Turning to the recent disdain within some narrations of queer feminism for interpretation and paranoid critique in favour of a ‘newer’ reparative turn, Robyn Wiegman asks the right question; “what precisely motivates the widespread embrace of reparative reading for queer feminist readers [listeners] today?” (Wiegman 2014: 12). For within this debate, as Wiegman astutely points out, it was necessary for Eve Sedgwick to critique Butlerian theory as a means to develop her own ideas. Paradoxically, Sedgwick had to use the tools of critique and interpretation to develop her own theory as critical of what she perceived as the predominance of interpretation as the only means by which knowledge may be produced. What this points to is the destabilisation of queer feminism’s own implicit progress narrative. For an intact political program has not been neatly handed down from one generation to another, neither in feminist musicology, ethnomusicology, historical feminist theory, critical race feminism, intersectionality, gender, post-colonial studies or queer theory. A belief in a ‘natural’ progression from paranoid to reparative critique as queer feminist progress has the propensity to elide the ongoing need for both forms of critique (at least) and ongoing and often escalating discriminations faced in the historical present.
One of the motivating factors of “the widespread embrace of reparative reading”, according to Wiegman, is an often unacknowledged need “to repair damaging versions of the self” wrought by a critical reception of interpretation as too focused upon the researcher than the researched. Within this paradigm, “whole generations of critics abandoned the love of their objects, turning away from the artefacts of culture in both their formal density and their social complexity to luxuriate in the superiority of their own authorship” (Wiegman 2014: 17-18). Wiegman explains that, as a result, the reparative position has been defined as “a decided critical good, celebrating… its impulse ‘to assemble and confer plenitude on an object that will then have resources to offer to an inchoate self’” (Sedgwick 2003: 149 quoted in Wiegman 2014: 17). But, and importantly in a way that echoes Lauren Berlant’s assessment of the current pain of detaching from the fantasy of the ‘good life’ (Berlant 2011), Wiegman clarifies; “the pledge to the good is never simply what we want it to stand for, in part because the ‘inchoate self’ at risk in this scenario is the critic herself” (Wiegman 2014: 17).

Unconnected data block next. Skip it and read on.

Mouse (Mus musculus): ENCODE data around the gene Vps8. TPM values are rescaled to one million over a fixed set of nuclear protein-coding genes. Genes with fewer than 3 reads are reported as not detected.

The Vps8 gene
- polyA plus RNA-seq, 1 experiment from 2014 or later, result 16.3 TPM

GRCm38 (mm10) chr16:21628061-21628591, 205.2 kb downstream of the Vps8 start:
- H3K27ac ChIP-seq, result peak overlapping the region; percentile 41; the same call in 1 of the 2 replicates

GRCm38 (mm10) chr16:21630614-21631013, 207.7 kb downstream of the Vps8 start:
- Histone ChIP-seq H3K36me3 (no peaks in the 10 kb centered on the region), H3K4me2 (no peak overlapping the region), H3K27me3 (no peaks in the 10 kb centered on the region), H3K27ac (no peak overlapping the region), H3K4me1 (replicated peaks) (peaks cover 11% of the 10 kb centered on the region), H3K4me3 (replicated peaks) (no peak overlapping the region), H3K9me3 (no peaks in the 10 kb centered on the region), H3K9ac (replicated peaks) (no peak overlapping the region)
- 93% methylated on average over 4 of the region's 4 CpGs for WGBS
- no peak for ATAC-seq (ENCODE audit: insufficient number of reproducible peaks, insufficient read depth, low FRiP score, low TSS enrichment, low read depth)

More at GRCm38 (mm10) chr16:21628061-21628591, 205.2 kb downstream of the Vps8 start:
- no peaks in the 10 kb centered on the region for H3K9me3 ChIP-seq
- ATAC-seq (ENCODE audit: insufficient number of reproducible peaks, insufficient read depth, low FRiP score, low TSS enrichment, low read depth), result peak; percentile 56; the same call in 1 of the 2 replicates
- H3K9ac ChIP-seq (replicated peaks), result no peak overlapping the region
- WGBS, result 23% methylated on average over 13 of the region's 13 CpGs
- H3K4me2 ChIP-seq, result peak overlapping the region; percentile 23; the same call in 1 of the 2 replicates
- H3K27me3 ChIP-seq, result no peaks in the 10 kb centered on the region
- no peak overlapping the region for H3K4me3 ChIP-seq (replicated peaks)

At the very least, this means that the current celebration of reparative reading as a form of intimacy, if not love of and for the object of study, must be understood – against its burgeoning reputation – as making rather significant demands on the object, not against the authority and security of the critic but on her behalf (Wiegman 2014: 17-18 emphasis added).